There's no denying it, when it's cold, most of us want soup. Wrap your hands around a hot mug of soup and it will warm you inside and out.
And if you're feeling poorly there's some truth to that old adage that chicken soup is "Jewish penicillin." Scientists have discovered that there are health benefits, which include clearing of congested nasal passages by inhaling the steam from a hot bowl of soup. And even those who don't believe that, have agreed, that the love that comes along with the offer of homemade soup is also good for what ails you.
Either way, soup, and perhaps chicken soup, is the ultimate comfort food.
This recipe for Italian Wedding Soup is from my mother, who was an excellent cook, both at home and professionally. I grew up eating this soup, and now that she's gone, I treasure having the recipe so that we can enjoy it and think of her.
For this recipe, since we couldn't find whole or cut up frying chickens, we just used a few pounds of chicken pieces, mainly thighs and breasts. It didn't affect the quality of the soup at all and may even have amounted in more chicken meat. We used about a tablespoon of soup base, which just gave the broth a bit of a richer taste. Overall, it was as good as I remember my mother making it, and for me, that's the most comforting.
Oh, and by the way, in case you were wondering, Italian Wedding Soup isn't a soup traditionally served at Italian weddings. The name comes from the marriage of the flavors that are contained within this delicious concoction.
For more Comfort & Joy recipes, go to tnonline.com/lifestyle/comfort-and-joy.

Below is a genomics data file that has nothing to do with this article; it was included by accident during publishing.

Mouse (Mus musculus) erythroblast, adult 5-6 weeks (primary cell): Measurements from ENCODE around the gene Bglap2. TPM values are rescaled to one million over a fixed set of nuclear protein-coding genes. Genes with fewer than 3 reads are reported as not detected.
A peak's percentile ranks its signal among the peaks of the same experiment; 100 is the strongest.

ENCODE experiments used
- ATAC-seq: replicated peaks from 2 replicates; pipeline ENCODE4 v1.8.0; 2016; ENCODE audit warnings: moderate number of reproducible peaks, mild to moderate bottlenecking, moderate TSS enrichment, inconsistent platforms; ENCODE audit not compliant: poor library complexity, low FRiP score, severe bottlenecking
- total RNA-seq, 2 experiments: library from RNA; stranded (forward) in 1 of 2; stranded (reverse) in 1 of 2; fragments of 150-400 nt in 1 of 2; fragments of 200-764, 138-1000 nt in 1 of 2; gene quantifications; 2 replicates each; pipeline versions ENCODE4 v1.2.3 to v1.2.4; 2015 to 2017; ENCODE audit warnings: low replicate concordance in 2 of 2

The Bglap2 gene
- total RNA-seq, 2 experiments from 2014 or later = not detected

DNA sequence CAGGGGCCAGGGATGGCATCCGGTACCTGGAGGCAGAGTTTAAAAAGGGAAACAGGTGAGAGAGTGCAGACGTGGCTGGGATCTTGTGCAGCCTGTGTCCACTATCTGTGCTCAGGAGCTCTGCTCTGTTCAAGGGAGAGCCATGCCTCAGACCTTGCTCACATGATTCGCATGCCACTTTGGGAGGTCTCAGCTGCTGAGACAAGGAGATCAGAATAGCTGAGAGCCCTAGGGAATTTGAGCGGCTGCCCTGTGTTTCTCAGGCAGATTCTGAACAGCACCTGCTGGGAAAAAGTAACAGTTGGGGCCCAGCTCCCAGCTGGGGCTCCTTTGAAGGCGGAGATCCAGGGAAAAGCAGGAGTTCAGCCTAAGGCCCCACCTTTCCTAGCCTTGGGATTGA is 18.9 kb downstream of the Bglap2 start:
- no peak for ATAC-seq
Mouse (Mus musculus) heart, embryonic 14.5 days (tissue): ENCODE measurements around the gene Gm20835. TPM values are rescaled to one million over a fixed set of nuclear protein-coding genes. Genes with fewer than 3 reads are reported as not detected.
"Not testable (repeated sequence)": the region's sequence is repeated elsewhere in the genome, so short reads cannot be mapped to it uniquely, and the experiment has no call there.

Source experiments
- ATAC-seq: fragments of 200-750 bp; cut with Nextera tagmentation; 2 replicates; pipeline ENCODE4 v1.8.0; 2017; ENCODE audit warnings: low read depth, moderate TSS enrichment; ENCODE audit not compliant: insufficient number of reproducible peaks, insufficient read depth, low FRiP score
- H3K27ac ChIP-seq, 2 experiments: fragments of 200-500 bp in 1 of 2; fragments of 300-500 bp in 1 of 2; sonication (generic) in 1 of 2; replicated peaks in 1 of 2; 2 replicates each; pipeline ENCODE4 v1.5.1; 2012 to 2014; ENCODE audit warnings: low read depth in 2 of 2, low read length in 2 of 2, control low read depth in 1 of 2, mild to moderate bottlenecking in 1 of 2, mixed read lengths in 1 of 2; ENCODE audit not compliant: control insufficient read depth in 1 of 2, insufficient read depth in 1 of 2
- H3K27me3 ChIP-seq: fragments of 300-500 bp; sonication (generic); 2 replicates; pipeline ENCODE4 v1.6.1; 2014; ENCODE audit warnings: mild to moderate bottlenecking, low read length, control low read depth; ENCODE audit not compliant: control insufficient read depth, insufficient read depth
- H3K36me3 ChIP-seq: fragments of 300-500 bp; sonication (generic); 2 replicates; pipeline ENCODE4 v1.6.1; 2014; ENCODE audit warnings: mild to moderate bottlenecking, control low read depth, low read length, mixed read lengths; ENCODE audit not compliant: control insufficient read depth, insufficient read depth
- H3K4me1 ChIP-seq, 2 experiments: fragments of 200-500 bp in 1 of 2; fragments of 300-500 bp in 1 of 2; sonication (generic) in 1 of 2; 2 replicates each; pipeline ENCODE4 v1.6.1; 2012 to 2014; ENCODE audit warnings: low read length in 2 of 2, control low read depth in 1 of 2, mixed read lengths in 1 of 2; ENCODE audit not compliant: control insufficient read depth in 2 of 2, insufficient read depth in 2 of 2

Italian Wedding Soup
About 8 servings
2 frying chickens, cut up
6 stalks celery, chopped
5 carrots, chopped
1 very large onion, chopped
1 tablespoon salt
2 packages frozen spinach, defrosted
1 cup orzo or pastina
Chicken soup base, if needed
Meatballs, see recipe that follows
Put chicken into a pot and fill the pot with water to 2 inches above the chicken. Remove the chicken and bring the water to a boil. Once the water boils, return the chicken to the pot. Start skimming constantly until all the foam is gone. Let cook until the chicken is falling off the bone, about a half-hour or more.
Strain chicken and put aside until cool enough to handle.
Add celery, carrots, onions and salt to taste. Pull chicken from the bone and cut into small, bite-sized pieces. Return chicken to the pot along with the meatballs and spinach. Add soup base if necessary.
Cook orzo separately, according to package directions, and spoon into bowls when serving.
1 pound ground beef
1/2 cup bread crumbs
1 teaspoon salt
1 teaspoon pepper
cup fresh parsley, chopped
2 large cloves garlic, chopped fine
Mix the above ingredients until well blended. Note: If you need more liquid, use water, starting with about one-quarter cup. Do not use milk and do not add more than 1 egg per pound of ground beef. Do not overmix, or it will toughen the meatballs.
Roll into small balls, about an inch or less. Bake in a 375 degree oven until brown and firm, about 20 minutes.